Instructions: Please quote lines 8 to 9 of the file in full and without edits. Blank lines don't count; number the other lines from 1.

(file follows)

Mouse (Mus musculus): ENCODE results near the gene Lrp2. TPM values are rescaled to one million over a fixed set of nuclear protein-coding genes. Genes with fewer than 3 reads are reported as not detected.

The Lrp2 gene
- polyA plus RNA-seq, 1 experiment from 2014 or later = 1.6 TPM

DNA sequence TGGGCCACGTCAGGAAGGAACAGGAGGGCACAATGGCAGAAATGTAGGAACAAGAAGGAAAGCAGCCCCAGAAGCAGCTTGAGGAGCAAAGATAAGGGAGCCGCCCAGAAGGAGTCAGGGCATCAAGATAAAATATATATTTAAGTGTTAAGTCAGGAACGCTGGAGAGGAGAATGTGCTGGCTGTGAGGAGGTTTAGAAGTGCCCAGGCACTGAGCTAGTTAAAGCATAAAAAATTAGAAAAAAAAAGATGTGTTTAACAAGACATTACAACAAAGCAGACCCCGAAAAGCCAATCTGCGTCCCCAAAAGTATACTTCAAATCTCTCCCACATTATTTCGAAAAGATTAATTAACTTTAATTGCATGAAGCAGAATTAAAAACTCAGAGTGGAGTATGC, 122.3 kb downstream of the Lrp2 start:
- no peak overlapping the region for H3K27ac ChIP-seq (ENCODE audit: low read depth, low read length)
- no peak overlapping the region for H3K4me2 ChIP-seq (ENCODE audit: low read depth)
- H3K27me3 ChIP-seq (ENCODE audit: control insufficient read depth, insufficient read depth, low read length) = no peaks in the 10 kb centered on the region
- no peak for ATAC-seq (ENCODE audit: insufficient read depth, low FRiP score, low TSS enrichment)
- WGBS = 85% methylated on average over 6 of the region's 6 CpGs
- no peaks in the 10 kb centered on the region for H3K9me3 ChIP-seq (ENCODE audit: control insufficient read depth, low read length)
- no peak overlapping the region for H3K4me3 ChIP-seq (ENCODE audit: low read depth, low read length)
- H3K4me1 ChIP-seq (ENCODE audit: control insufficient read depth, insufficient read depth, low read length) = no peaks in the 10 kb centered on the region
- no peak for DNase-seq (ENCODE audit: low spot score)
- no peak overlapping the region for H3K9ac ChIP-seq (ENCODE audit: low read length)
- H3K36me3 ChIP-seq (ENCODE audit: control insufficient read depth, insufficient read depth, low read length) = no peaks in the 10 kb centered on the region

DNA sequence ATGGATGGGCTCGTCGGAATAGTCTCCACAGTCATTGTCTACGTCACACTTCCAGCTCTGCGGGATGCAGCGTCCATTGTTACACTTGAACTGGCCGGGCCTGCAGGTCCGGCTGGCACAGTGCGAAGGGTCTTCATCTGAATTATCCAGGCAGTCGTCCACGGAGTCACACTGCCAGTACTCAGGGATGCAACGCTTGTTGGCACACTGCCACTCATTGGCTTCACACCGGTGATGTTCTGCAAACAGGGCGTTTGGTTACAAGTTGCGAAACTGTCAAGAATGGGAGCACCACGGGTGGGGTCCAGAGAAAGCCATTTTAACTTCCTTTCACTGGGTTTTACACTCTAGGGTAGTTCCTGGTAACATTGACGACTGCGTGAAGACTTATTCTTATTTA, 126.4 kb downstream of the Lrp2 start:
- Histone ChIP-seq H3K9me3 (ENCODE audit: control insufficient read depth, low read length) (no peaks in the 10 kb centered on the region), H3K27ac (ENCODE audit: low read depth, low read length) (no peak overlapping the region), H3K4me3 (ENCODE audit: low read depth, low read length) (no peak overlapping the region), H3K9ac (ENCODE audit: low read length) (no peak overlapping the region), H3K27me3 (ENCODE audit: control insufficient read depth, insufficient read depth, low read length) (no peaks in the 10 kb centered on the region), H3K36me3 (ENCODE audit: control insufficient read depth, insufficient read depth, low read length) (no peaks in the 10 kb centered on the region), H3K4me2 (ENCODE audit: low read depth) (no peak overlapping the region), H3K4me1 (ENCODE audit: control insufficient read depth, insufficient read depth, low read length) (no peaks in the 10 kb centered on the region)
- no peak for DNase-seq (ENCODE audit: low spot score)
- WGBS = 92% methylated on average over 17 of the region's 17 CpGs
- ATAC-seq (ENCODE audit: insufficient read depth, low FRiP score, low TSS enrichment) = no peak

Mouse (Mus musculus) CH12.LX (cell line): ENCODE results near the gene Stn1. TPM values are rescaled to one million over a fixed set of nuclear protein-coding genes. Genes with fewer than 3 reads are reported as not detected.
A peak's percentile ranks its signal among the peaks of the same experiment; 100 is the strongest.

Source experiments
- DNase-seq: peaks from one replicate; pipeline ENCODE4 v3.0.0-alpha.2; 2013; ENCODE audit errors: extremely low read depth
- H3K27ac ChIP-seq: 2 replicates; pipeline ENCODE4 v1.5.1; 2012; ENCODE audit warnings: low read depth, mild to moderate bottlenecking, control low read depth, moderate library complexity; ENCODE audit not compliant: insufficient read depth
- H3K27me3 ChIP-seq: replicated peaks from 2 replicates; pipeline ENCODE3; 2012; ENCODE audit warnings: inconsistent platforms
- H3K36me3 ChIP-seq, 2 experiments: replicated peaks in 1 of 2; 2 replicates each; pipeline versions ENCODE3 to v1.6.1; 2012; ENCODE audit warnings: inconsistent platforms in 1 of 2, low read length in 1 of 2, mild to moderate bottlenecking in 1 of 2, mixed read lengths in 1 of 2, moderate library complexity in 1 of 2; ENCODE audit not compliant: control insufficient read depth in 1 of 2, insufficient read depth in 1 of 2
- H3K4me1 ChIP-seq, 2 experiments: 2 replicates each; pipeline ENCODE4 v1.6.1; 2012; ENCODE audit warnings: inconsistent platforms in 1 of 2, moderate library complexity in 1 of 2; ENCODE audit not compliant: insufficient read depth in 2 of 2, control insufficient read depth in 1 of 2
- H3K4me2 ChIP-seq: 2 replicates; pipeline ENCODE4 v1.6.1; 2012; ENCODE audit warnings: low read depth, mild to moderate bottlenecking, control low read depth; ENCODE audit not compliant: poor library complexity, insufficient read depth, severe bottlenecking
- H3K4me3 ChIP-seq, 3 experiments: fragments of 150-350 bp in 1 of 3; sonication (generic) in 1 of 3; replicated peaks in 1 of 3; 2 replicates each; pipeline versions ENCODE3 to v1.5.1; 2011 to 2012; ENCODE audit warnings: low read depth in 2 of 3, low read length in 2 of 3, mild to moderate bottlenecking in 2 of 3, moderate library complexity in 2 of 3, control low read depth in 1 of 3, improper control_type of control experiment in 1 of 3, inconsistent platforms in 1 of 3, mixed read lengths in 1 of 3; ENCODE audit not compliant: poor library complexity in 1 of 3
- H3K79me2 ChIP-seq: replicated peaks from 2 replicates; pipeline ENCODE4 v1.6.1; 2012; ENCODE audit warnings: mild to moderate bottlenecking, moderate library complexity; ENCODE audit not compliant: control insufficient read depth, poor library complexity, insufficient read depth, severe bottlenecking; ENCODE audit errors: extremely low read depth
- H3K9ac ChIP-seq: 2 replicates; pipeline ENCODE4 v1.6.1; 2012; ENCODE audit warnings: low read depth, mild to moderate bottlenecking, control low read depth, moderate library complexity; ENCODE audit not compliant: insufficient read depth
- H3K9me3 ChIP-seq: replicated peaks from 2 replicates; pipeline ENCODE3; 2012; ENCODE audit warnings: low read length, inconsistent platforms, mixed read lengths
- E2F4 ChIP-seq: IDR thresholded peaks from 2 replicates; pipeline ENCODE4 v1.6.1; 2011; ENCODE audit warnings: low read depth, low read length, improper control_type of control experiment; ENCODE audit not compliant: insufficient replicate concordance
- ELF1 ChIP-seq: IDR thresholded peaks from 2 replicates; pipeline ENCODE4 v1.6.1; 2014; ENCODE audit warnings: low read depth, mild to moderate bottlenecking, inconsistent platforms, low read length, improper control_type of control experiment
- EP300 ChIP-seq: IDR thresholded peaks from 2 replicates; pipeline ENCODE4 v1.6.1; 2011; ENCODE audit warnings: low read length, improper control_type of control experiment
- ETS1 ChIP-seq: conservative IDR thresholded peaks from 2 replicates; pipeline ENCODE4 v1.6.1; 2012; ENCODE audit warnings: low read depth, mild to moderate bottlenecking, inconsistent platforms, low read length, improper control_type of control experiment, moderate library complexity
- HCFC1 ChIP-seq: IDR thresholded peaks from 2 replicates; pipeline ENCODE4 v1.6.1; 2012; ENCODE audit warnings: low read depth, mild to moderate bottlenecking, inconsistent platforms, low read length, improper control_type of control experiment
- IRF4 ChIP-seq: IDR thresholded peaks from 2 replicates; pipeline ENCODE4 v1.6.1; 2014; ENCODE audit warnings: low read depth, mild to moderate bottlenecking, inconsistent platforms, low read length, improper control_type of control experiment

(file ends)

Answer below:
- no peak for ATAC-seq (ENCODE audit: insufficient read depth, low FRiP score, low TSS enrichment)
- WGBS = 85% methylated on average over 6 of the region's 6 CpGs